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My application has a class ApplicationUsers that has no mutable members. Upon creation of instances, it reads the entire user database (relatively small) into an immutable collection. It has a number of methods to query the data.

I am now faced with the problem of having to create new users (or modify some of their attributes). My current idea is to use an Akka actor that, at a high level, would look like this:

class UserActor extends Actor{
  var users = new ApplicationUsers

  def receive = {
    case GetUsers => sender ! users

    case SomeMutableOperation => {
      PerformTheChangeOnTheDatabase() // does not alter users (which is immutable)
      users = new ApplicationUsers // reads the database from scratch into a new immutable instance

Is this safe? My reasoning is that it should be: whenever users is changed by SomeMutableOperation any other threads making use of previous instances of users already have a handle to an older version, and should not be affected. Also, any GetUsers request will not be acted upon until a new instance is not safely constructed.

Is there anything I am missing? Is my construct safe?

UPDATE: I probably should be using Agents to do this, but the question is still holds: is the above safe?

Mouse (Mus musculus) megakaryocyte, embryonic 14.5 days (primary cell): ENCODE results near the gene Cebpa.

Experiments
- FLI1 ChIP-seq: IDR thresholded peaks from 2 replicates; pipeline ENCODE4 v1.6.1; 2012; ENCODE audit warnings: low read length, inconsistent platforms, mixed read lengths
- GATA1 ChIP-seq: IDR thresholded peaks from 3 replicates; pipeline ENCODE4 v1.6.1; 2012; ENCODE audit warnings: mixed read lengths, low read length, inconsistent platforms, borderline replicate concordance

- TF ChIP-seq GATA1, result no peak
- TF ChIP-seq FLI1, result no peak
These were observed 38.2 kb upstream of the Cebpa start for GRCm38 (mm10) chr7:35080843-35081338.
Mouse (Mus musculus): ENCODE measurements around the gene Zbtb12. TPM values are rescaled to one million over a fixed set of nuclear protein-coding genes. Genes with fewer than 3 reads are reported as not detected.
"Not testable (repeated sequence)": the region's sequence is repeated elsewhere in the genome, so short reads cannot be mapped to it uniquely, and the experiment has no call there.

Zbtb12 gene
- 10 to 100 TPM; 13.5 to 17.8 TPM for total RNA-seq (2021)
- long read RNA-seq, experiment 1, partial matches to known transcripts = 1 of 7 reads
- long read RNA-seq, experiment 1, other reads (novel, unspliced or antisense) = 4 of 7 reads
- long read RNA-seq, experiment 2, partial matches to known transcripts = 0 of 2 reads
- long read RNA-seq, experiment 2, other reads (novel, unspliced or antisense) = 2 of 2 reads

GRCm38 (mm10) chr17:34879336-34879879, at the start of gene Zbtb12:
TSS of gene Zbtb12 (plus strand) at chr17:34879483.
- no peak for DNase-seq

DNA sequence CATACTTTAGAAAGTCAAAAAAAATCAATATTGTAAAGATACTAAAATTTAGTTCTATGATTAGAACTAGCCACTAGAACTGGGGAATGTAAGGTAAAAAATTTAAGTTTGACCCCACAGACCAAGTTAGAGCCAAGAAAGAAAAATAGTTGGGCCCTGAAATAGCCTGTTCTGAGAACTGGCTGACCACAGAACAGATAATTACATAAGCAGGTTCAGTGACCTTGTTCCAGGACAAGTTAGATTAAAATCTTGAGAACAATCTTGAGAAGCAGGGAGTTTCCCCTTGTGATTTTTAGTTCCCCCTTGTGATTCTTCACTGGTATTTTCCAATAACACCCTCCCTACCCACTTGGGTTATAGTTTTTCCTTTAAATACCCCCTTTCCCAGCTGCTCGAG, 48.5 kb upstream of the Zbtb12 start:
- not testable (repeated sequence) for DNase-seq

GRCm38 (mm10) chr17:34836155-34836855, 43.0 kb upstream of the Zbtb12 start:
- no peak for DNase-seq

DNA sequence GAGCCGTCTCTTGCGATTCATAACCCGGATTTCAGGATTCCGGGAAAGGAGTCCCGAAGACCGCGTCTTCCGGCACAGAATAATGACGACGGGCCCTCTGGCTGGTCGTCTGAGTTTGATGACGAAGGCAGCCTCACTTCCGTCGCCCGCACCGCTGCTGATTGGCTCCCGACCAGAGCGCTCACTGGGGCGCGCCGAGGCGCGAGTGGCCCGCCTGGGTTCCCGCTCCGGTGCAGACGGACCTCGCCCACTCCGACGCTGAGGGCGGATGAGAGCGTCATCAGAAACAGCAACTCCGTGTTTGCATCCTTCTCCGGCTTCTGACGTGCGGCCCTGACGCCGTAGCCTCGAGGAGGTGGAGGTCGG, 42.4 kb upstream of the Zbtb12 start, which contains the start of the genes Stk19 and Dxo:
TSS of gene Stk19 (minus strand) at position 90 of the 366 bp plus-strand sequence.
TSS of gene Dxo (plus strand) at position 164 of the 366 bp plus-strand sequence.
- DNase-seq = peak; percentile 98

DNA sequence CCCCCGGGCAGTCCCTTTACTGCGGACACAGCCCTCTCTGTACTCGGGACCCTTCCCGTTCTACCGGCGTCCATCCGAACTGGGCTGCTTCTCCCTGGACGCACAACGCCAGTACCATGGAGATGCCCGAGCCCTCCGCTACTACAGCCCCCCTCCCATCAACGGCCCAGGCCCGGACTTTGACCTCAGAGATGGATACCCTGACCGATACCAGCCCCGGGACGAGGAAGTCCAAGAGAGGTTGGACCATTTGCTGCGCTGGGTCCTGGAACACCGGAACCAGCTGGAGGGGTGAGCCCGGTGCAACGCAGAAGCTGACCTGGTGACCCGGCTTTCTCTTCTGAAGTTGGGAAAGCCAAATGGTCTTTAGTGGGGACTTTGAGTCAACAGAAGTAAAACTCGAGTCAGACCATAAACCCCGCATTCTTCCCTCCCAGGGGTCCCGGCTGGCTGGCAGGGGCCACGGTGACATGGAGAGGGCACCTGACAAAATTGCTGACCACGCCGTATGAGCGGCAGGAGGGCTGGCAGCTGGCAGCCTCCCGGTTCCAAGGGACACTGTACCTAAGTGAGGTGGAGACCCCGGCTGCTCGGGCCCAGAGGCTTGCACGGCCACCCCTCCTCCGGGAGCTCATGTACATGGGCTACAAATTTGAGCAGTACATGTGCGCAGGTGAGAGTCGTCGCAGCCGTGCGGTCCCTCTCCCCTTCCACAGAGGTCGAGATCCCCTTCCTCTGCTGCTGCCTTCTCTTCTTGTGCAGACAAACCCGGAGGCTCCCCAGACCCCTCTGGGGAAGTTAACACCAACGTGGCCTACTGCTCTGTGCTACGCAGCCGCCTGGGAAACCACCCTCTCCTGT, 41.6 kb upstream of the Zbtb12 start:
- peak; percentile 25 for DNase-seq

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2 Answers 2

up vote 3 down vote accepted

You are doing it exactly right: have immutable data types and reference them via var within the actor. This way you can freely share the data and mutability is confined to the actor. The only thing to watch out for is if you reference the var from a closure which is executed outside of the actor (e.g. in a Future transformation or a Props instance). In such a case you need to make a stack-local copy:

val currentUsers = users
other ? Process(users) recoverWith { case _ => backup ? Process(currentUsers) }

In the first case you just grab the value—which is fine—but asking the backup happens from a different thread, hence the need for val currentUsers.

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Looks fine to me. You don't seem to need Agents here.

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Thanks. I think agents would simplify my code (no need to create the above construct) and would also naturally separate the updating of the database from the updating of the users object, which in my case would be a better design. –  Eduardo May 11 '13 at 7:53

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